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Posted in books, contemporary romance, ebooks, mystery, new release, romance, torino dreams

Torino Dreams is Available Now! #newrelease #romance

Kate can fix the damage to Sam’s car after their accident, but can she protect herself from falling for him and putting all their lives in danger?

Torino Dreams

Torino Dreams Front Cover Final Kate hates hiding, but the risk of her past sneaking up on her is too great to risk getting involved in anyone else’s problems. At least, until getting involved is the only way to avoid a run-in with the police.

The snow was to blame for the car wreck, but desperation forces Kate to make Sam an offer she’s sure she’ll regret. If she can fix Sam’s car and send him on his way without the getting the cops involved, she can get back to her normal, safe life.

It should be easy enough. Kate knows cars better than almost anything else. She can repair the damage to the car, but can she protect herself from falling for Sam and putting everything she’s worked for in danger?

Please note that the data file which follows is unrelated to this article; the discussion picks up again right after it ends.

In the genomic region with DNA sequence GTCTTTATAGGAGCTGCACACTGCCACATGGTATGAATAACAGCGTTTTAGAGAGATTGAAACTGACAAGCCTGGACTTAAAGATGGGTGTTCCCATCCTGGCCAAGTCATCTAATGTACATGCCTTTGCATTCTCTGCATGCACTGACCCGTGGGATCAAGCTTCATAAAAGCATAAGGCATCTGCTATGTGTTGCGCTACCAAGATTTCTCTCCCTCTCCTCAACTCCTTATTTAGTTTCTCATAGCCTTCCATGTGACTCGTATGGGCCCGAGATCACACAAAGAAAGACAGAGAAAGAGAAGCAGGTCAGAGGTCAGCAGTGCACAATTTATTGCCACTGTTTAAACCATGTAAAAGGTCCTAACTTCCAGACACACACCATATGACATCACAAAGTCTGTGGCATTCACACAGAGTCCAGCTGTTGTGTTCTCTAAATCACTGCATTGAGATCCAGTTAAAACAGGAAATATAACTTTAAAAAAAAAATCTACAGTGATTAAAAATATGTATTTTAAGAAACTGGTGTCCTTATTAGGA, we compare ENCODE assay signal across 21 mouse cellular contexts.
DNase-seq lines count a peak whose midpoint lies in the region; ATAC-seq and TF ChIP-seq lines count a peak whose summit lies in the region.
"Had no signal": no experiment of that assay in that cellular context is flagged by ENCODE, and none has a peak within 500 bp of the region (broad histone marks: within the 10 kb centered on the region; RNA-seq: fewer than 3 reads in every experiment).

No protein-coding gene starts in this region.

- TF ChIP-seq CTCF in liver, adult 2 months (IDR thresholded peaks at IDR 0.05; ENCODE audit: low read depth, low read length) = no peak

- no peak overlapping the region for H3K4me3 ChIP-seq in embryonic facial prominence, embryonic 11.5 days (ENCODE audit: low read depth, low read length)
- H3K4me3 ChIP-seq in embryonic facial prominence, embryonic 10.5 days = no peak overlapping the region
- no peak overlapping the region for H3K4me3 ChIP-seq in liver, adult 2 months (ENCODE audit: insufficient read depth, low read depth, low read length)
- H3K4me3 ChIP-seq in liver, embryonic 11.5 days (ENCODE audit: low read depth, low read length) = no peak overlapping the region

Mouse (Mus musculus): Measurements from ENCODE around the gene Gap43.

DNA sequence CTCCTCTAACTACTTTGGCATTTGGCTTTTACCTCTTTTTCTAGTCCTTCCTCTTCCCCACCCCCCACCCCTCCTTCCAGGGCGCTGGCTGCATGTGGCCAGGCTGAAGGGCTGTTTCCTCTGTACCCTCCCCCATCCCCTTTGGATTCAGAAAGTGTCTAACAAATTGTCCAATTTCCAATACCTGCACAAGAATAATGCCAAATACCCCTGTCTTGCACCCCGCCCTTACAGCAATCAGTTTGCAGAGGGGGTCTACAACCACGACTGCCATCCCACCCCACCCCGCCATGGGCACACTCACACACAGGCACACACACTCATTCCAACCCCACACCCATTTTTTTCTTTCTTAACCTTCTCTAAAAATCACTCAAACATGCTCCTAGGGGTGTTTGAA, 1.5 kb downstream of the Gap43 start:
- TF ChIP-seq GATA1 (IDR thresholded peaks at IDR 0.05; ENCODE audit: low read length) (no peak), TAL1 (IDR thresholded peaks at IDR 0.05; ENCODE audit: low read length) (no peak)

This is a standalone book, so no waiting for part 2!

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Posted in marketing, social media

Getting Started with Twitter Marketing: Part 3

Ads on Twitter

Ad Types

Amerikaanse dollar Americk dolar AmerikanskThere are several different types of paid ads you can utilize on Twitter. Each one serves a specific purpose and should be chosen with a particular goal in mind.

  • Follow Ads: used to gain more followers. These ads show up in the “Who to Follow” suggestions. These are typically the most expensive type of ad, averaging $3 per follower added.
  • Awareness Ads: used to build brand awareness and get your content in front of more users. You will pay for every 1000 impressions rather than new followers. These tend to be more effective than Engagement ads.
  • Engagement Ads: used to get more likes, tweets, and retweets. You will pay for each action taken by a user. These can be helpful for getting a particular tweet noticed.
  • Clicks/Conversion Ads: used to get clicks on links that lead to conversations (email signup, purchase, etc.). You will pay for clicks, not impressions with these ads. These ads are optimized for clicks and have a specific/set bid.

Ad Campaign Tips

  • Target interests and keywords for the most effective results
  • DON’T use photos, links, or hashtags in Follow campaigns
  • DO use photos and links in Engagement campaigns – helps increase clicks
  • Trust the suggested bid from Twitter – they have detailed analytics the suggestions are based off
  • Follow ads should NOT be sales pitchy, but should instead describe your brand and tell people why they should follow

Twitter Analytics